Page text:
Apprenticeship & WBL for Opportunity Youth



While there is a comprehensive apprenticeship system for adults and a growing movement to expand access to apprenticeship for high school and college students, young people who are disconnected from the education and workforce systems or who lack the credentials and skills necessary to access postsecondary pathways are often unable to take advantage of this valuable training opportunity.

Apprenticeship programs, and work-based learning in general, can be important elements of any effort to ensure that opportunity youth—young people ages 16-24 who are underconnected with, or disconnected from, the education and workforce systems—can access meaningful career and education pathways.

As of January 2020 there were 4.9 million opportunity youth in the United States, and emerging data indicates that that number has increased drastically in the economic downturn sparked by COVID-19. Getting opportunity youth involved in apprenticeships can go a long way toward ensuring that they will not be left behind. Moreover, with employer demand for highly skilled workers on the rise as older workers retire and the number of new technologies grows, providing opportunity youth with the training they need to learn in-demand skills will fill a critical gap in the labor market.

Career Connections

Apprenticeship provides an effective and supportive learning environment that includes hands-on training, classroom learning, and real-world connections to employers. That combination can help opportunity youth develop both the technical skills and the employability skills they need to enter into and advance within a range of industries.

For some opportunity youth, pre-apprenticeship programs can be especially valuable because they provide wraparound services and supports in addition to work-based learning activities. The work-based learning component of pre-apprenticeships can help opportunity youth explore career and education pathways within an industry, and help them connect the skills and competencies they acquire to occupations and full apprenticeship opportunities that align with their long-term goals. Work-based learning experiences also help them increase their social capital by building professional networks through which they can make connections to additional job and apprenticeship opportunities.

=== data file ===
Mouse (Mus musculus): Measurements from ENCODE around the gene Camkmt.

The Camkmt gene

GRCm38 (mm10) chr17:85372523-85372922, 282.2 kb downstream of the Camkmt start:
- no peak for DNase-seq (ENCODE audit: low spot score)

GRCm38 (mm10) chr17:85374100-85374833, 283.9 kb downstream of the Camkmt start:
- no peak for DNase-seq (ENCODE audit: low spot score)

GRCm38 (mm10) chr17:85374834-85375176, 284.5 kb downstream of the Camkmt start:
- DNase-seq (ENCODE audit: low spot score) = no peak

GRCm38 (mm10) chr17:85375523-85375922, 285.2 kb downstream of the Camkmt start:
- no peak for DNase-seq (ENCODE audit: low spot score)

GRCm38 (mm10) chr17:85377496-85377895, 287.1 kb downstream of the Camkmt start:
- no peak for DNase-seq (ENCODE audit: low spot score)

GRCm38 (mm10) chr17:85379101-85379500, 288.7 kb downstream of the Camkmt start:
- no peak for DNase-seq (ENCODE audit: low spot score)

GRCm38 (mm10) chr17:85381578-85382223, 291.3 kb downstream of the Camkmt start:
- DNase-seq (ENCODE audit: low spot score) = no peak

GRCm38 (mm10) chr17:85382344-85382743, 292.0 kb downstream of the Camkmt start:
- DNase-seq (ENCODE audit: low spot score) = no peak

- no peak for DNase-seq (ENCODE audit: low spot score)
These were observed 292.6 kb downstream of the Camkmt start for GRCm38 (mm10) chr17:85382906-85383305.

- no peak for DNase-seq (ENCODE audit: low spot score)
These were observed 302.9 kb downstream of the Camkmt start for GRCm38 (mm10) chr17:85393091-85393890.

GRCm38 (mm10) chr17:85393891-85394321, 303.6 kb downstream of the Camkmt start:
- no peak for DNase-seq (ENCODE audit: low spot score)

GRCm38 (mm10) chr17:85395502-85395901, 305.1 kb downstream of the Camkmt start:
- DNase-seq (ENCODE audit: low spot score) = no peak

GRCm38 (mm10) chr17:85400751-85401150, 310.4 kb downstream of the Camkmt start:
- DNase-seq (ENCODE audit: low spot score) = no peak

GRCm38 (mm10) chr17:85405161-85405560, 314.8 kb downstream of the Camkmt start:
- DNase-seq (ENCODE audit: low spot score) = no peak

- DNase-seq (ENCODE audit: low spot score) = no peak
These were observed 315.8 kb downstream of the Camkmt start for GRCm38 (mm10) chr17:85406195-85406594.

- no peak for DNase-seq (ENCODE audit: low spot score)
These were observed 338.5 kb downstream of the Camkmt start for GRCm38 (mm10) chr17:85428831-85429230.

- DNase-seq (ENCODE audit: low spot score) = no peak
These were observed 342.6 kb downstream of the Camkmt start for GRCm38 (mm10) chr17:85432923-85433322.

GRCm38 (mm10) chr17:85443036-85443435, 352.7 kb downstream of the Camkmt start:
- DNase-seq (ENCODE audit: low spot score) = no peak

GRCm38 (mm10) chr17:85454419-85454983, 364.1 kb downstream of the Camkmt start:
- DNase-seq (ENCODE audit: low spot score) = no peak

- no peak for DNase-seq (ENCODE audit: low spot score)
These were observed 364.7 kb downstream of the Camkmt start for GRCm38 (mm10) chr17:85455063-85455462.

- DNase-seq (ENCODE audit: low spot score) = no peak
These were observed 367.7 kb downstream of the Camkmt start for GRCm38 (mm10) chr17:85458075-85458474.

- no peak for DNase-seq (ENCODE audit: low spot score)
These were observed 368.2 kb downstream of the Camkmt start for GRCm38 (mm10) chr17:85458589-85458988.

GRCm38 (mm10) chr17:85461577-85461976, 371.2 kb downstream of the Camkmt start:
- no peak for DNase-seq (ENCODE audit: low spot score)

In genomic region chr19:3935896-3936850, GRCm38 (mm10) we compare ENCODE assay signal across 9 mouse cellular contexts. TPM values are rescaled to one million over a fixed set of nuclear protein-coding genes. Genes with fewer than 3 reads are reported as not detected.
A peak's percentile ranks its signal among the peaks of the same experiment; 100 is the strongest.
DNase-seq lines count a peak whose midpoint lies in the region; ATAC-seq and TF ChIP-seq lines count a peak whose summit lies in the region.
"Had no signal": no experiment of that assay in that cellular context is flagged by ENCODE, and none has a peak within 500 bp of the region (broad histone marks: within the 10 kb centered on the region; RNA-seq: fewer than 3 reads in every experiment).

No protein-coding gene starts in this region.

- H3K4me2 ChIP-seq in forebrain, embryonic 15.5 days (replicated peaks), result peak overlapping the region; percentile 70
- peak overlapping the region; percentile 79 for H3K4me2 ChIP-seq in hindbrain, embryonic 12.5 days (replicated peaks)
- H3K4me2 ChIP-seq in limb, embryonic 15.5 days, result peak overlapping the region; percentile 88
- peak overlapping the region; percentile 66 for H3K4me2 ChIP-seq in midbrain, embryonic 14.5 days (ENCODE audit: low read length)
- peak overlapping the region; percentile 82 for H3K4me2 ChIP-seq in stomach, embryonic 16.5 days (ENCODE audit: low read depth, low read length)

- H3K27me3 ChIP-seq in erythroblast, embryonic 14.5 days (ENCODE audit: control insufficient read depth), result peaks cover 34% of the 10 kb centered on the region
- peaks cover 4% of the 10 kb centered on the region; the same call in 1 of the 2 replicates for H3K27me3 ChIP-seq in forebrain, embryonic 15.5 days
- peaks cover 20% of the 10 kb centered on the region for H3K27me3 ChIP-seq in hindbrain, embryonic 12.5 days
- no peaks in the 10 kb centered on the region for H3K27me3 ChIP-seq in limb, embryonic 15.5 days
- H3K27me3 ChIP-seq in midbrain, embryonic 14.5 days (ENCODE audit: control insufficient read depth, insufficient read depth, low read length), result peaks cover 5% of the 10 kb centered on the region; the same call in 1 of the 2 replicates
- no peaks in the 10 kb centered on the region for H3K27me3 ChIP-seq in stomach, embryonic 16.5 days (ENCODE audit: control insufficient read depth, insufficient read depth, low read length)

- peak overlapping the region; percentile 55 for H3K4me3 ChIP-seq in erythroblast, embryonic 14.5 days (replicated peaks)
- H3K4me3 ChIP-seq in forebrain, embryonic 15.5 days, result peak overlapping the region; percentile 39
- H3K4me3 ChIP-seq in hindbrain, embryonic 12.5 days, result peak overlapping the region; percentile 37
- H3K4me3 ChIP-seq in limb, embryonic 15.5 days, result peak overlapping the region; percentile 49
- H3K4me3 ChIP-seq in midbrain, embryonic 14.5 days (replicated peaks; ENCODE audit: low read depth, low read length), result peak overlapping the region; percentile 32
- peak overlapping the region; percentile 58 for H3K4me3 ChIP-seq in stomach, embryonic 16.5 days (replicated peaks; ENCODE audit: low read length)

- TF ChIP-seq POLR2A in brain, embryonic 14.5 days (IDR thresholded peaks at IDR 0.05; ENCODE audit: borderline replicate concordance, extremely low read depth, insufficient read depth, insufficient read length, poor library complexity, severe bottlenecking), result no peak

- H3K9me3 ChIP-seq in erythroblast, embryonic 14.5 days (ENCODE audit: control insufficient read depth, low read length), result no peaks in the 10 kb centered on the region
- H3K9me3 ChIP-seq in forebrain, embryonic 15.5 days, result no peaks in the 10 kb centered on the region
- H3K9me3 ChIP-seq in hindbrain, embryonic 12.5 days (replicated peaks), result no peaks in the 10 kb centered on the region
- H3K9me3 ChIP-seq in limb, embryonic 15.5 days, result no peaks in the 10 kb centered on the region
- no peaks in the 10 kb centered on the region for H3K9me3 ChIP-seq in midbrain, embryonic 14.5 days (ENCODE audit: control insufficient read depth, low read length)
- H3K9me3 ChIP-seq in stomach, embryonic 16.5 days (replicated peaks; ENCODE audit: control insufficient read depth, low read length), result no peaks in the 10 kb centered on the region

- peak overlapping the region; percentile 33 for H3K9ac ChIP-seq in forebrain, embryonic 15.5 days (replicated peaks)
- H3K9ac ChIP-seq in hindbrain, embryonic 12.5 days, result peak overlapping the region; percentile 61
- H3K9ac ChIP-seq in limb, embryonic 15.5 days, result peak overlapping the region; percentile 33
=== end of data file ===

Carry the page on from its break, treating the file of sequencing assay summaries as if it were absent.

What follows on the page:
A Supportive Approach

Some youth who are not in school and not employed may need preparation and support to succeed in the first stage of the apprenticeship continuum. This is particularly important for Registered Apprenticeships, because entrance qualifications and standards are high and typically require a high school diploma as well as high basic skills.

In addition, the journey from pre-apprenticeship through apprenticeship is long and requires persistence. Young adults—in particular, those who are not in school or employed—can have personal needs that can interfere with retention and completion, such as child care, transportation, stable housing, emotional safety, and physical well-being. Providing access to wrap-around supports, such as living stipends, childcare, or housing, transit, and food subsidies can remove very real barriers and help opportunity youth to meet and balance training requirements with the complex and challenging demands they may face outside the program.

When delivering a pre-apprenticeship, apprenticeship, or work-based learning activity to opportunity youth, it is also important to structure the delivery of training and classroom learning in a way that meets each learner where they are so that they can access and digest information and demonstrate what they are learning in the ways that make the most sense for their unique learning styles. This can increase their skills gains and strengthen their understanding of how what they are learning transfers to different occupations across learning.

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